Keeping It Simple

Find out how entrepreneur Fong Chee Chong, owner of Char-Grill Bar, took his chain to the next level through a radical solution.

Author: DBS BusinessClass, Administrator of DBS

Char-Grill Bar owner Fong Chee Cheong set up a central kitchen not only to solve his quality and manpower woes, but as a platform for expansion.

When customers of Char-Grill Bar started to comment that the same dish from the chain's different outlets didn't quite match up on their palates, owner Mr Fong Chee Cheong knew he had a problem.

Faced with a business that was growing at breakneck speed as franchisees rushed to capitalise on F&B operator's brand of high quality, low cost western cuisine, the entrepreneur and his partners took a gamble on a radical solution.

They set up a centralised kitchen that would not only ensure the consistency of the food across all its outlets, but also boost efficiency and cut down on the group's manpower requirements.

"The idea was forced out of us. When we had 15 stalls, all our stalls had a different taste. It was a big headache. Customers would complain that this stall's food tasted better than another one," said Mr Fong, 34, who owns several coffee shop related businesses, including "economy rice" and roast duck stalls.

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He invested a few hundred thousand dollars to install machinery and refrigerators in four 2,000 square feet units in Bedok. The central kitchen would automate many of the processes involved in preparing food for all Char-Grill Bar outlets.

A new set of operating procedures also had to be drawn up from scratch to accommodate the automation. Once it started running, the kitchen could handle up to three tonnes of goods everyday, sending out semi-prepared dishes to the chain's 23 stalls.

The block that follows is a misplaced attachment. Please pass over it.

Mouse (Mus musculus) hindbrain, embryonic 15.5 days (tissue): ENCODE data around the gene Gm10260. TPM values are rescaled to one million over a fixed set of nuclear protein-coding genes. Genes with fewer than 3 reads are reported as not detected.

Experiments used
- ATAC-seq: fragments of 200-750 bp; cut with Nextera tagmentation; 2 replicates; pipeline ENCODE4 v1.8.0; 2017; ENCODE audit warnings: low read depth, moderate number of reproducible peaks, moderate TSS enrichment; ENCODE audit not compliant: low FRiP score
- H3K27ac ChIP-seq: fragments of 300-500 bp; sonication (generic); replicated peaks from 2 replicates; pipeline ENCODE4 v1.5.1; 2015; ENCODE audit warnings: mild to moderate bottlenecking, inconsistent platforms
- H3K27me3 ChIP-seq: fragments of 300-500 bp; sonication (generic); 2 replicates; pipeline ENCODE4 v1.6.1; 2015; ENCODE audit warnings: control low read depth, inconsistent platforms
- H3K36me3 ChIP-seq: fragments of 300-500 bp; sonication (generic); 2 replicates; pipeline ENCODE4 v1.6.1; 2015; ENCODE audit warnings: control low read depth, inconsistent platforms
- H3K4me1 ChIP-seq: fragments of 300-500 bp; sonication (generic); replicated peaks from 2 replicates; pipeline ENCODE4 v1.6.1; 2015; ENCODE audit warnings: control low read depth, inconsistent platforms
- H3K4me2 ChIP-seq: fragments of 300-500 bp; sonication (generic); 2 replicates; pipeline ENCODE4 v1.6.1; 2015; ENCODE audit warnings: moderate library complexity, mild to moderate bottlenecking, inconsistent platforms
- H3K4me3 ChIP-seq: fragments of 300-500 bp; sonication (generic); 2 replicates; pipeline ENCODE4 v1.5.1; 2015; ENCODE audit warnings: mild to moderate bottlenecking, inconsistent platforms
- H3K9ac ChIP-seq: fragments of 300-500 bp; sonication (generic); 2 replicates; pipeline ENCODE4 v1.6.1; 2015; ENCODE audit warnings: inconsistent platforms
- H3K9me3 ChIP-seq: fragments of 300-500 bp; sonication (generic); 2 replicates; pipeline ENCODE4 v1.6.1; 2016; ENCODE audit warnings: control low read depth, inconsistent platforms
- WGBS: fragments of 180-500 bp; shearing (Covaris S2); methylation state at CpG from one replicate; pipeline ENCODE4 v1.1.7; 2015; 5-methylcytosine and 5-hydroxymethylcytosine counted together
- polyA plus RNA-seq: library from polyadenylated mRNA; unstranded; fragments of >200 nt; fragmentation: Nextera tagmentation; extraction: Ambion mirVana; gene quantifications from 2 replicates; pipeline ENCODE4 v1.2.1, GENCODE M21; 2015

While Mr Fong has not calculated the actual cost savings reaped from this arrangement, there have already been clear improvements in productivity.

"We have reduced our processes to the simplest steps. So in the past we had to employ very experienced staff, but these days we need only to match the tasks to the experience of the employees we find. There isn't much training involved," he said.

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He noted that it used to take four to five months to train someone to roast meat, but take only 15 days today. But these benefits didn't come easily.

The biggest challenge involved overhauling the way the company did things; especially its transition from manual to automated processes. Cost was another consideration, as each machine came with a $500,000 price tag.

A Platform for Growth

The central kitchen was also a platform to grow Char-Grill Bar's franchise, as the brand's now streamlined modus operandi allowed for an easier transfer of knowledge to its franchisees. The end goal, Mr Fong revealed, was to replicate the Char-Grill Bar model in his other businesses.

"We have to simplify all the businesses we have in the group, so that we can teach others who want to be our franchisees how to do it. If I have to keep opening stalls to expand the business, it can be very tiring" he said.

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Char-Grill Bar started in 2008 with a single outlet at Hougang, and has since grown to 23 outlets serving signature dishes such as Chicken Chop and Fish and Chips at coffee shops across Singapore. Nine of them are owned directly by Mr Fong's company, while the rest is run by franchisees.

His motivation to grow the franchise, however, goes beyond just the bottom line. For Mr Fong, who started working in coffee shops in Malaysia at age 12 and opened his own in Singapore at just 21, it is also about giving others a shot at running their own business regardless of their background.

"I want the F&B trade to be available to those who really want to do it, and not only to those who know how to do it."

With one bold move, Mr Fong has not only helped ensure the sustainability of his business, but also opened up more opportunities for other aspiring F&B entrepreneurs to realise their dreams.

For a summary of Char-Grill business tips, download the full infographics below.

Click here to enlarge

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